GAO reviewed legislation and BOP and state policies and analyzed BOP data related to its efforts to assist people in obtaining ID documents. GAO also conducted non-generalizable interviews with officials from five BOP facilities and other offices, selected based on location and facility security levels, and eight formerly incarcerated people, selected by working with an advocacy organization. GAO also interviewed agency officials from a non-generalizable sample of six states that were selected based, in part, on their use of a variety of approaches.

Recommendations

GAO is making five recommendations, including that BOP leverage stakeholder input in developing a new ID card and take various steps to enhance its data collection and analysis efforts to better assist incarcerated people. BOP concurred with our recommendations.

Recommendations for Executive Action

Agency Affected Recommendation Status
Bureau of Prisons In developing its new federal ID card, the Director of BOP should identify key stakeholders and leverage their expertise to help ensure that BOP maximizes the potential uses of the ID card. (Recommendation 1)
Open
In December 2022, we reported on the Federal Bureau of Prisons' (BOP) efforts to assist incarcerated individuals with obtaining identification (ID) documents. We found that BOP had a process in place to provide this assistance, and was developing a new federal ID card for incarcerated people, which they may be able to exchange for a state-issued photo ID upon release. However, while BOP had begun outreach to state motor vehicle departments about accepting this new ID card, it had not identified or leveraged input from other stakeholders, such as public assistance providers or state health agencies, which could potentially accept the new ID card. Consequently, we recommended that in developing its new federal ID card, BOP should identify key stakeholders and leverage their expertise to help ensure that BOP maximizes the potential uses of the ID card. In response, as of September 2023, BOP officials stated they have conducted testing of its release ID card in three facilities, reached out to all 50 state motor vehicle departments and governor's offices, and signed agreements regarding acceptance of the ID in 11 states. In addition, BOP identified 8 key stakeholders such as the Social Security Administration and Department of Veterans Affairs. BOP officials stated that they conducted outreach to these agencies about accepting the ID card. To fully address this recommendation, BOP should provide information on how it has leveraged outreach to these other entities in its development of the release ID.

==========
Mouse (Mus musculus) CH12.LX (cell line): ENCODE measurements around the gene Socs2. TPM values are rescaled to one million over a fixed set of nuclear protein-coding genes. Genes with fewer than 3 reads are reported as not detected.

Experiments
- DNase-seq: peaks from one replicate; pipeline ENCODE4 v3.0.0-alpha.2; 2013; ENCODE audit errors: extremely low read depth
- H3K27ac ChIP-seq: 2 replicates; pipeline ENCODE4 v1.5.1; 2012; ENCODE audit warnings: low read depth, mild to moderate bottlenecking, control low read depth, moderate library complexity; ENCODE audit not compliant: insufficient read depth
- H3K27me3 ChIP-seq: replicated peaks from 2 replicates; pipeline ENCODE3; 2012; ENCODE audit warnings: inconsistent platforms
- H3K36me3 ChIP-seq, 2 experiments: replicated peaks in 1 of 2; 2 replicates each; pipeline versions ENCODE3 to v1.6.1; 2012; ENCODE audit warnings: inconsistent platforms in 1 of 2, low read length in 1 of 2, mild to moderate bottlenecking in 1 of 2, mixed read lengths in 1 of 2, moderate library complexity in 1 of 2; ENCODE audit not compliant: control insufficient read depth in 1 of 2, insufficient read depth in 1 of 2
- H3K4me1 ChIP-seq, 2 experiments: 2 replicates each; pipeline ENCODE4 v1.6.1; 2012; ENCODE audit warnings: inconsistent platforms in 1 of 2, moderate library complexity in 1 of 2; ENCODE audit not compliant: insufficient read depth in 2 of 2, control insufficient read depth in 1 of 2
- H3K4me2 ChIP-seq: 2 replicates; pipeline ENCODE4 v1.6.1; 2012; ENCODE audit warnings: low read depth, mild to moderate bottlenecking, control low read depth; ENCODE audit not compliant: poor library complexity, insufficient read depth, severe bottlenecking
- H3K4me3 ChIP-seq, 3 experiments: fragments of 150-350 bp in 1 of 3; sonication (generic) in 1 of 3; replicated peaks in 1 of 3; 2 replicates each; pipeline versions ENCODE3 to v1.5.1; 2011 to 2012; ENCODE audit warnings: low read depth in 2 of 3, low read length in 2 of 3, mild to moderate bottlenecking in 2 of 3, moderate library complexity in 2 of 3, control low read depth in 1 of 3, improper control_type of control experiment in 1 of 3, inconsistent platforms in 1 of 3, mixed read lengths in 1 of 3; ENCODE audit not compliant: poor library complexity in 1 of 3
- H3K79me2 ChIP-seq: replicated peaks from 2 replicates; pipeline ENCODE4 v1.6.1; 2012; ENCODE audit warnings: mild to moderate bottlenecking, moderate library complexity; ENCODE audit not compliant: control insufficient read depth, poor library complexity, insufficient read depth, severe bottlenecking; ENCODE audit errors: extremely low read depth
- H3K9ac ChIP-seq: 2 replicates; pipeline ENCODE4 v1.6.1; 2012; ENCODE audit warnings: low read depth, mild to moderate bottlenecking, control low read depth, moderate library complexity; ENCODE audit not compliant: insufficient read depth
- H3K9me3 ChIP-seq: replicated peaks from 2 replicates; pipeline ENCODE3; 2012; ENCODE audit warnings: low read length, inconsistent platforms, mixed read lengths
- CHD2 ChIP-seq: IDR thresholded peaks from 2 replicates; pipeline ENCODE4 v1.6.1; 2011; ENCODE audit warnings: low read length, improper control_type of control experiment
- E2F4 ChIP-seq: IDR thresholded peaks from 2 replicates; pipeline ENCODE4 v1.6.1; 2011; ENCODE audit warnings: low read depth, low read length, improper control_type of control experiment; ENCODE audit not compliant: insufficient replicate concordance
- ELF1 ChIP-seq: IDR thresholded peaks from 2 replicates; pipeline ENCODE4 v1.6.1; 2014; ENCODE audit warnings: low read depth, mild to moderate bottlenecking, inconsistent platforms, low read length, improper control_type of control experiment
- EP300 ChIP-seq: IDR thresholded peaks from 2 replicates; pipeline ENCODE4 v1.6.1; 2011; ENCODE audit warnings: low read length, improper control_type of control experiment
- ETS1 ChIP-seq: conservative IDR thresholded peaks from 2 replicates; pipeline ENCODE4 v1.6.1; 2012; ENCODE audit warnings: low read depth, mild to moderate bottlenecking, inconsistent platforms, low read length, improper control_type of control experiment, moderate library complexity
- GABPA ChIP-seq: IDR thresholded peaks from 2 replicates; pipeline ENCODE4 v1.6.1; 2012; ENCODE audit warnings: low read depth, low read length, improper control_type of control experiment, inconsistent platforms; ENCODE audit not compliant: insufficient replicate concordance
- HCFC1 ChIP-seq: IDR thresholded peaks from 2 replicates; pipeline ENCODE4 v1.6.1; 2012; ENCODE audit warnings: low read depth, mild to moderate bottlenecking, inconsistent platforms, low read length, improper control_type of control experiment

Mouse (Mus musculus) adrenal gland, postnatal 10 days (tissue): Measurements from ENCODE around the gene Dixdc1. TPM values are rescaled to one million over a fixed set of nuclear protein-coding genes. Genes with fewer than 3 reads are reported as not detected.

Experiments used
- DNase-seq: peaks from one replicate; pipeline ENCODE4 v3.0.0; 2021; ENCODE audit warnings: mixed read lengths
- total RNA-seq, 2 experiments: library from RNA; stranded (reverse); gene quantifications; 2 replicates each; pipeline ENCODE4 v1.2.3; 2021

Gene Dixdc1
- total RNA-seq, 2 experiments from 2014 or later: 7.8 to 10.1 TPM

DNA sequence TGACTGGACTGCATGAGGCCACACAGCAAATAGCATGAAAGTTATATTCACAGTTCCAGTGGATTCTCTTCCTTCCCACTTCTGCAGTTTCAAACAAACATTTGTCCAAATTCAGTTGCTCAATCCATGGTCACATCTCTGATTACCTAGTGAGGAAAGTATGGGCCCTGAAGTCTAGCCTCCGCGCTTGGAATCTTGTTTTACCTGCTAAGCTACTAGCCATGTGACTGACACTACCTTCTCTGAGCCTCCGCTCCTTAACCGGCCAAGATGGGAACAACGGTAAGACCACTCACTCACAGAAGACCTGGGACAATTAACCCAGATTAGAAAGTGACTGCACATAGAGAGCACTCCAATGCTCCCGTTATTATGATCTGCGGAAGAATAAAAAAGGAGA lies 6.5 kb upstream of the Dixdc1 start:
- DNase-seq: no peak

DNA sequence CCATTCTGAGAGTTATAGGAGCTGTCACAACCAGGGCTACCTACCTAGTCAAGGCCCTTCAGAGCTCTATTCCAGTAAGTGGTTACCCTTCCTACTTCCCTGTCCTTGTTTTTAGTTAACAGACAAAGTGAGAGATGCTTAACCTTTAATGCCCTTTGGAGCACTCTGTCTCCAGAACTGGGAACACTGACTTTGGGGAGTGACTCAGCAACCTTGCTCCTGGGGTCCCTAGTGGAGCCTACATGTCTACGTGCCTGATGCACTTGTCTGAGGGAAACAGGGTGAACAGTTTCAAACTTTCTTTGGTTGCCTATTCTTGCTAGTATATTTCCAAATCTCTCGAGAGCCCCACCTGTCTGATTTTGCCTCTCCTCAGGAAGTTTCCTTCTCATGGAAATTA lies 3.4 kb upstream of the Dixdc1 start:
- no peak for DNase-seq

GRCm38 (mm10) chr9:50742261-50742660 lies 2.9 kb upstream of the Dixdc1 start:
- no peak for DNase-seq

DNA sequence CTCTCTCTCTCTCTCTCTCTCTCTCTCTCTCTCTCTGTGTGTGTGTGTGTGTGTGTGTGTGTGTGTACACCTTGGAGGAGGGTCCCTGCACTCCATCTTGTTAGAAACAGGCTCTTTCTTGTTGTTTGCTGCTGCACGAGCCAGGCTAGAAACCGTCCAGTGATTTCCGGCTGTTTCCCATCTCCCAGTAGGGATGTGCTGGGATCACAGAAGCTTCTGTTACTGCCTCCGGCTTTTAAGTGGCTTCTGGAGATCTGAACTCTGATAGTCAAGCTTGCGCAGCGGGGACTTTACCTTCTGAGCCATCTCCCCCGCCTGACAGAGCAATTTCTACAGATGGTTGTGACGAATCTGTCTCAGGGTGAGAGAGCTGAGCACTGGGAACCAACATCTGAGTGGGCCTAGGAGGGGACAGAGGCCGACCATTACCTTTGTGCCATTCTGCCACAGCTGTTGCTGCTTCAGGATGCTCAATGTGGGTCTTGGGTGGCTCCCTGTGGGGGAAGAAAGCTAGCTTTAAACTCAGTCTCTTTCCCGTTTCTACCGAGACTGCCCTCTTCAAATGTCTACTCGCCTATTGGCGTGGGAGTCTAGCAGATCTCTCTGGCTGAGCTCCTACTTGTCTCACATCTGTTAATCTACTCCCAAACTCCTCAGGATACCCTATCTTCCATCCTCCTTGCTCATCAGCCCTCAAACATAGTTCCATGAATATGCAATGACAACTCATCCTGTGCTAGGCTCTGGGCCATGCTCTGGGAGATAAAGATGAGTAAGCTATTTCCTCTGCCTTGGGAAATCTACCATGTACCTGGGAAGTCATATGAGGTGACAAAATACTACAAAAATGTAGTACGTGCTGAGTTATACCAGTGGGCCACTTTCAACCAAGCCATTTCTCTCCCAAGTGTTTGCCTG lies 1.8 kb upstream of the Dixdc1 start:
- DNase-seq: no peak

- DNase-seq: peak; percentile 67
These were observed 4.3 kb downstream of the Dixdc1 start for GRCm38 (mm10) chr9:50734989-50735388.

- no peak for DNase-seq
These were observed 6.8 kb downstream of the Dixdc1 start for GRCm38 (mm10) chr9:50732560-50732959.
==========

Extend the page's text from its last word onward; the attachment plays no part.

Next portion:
Bureau of Prisons The Director of BOP should ensure that BOP policy requires BOP facility staff to record complete and consistent data on whether or not incarcerated people possess each type of ID document. (Recommendation 2)
Open
In December 2022, we reported on the Federal Bureau of Prisons' (BOP) efforts to assist incarcerated individuals with obtaining identification (ID) documents. We found that in 2018, BOP began recording the ID document status of incarcerated people in its case management system, but some BOP data related to ID status were not collected in a complete or consistent way. For example, BOP did not contain the ID status for 10 percent of people released from 2018 through 2021. In addition, we found that BOP may not have consistent data on what it means when it reports that a person has an ID document. Consequently, we recommended that BOP should ensure that its policy requires BOP facility staff to record complete and consistent data on whether or not incarcerated people possess each type of ID document. In response, as of September 2023, BOP officials stated they are revising its policy (Program Statement on Unit Management and Inmate Program Review), which will require employees to record relevant data. To fully address this recommendation, BOP should finalize this new policy and provide it to us for review.
Bureau of Prisons The Director of BOP should examine the existing data fields to ensure that the appropriate information is being captured to clearly inform BOP of the number of people who have ID documents at home and choose not to have them sent to BOP facilities, as well as the reasons for not having ID documents. (Recommendation 3)
Open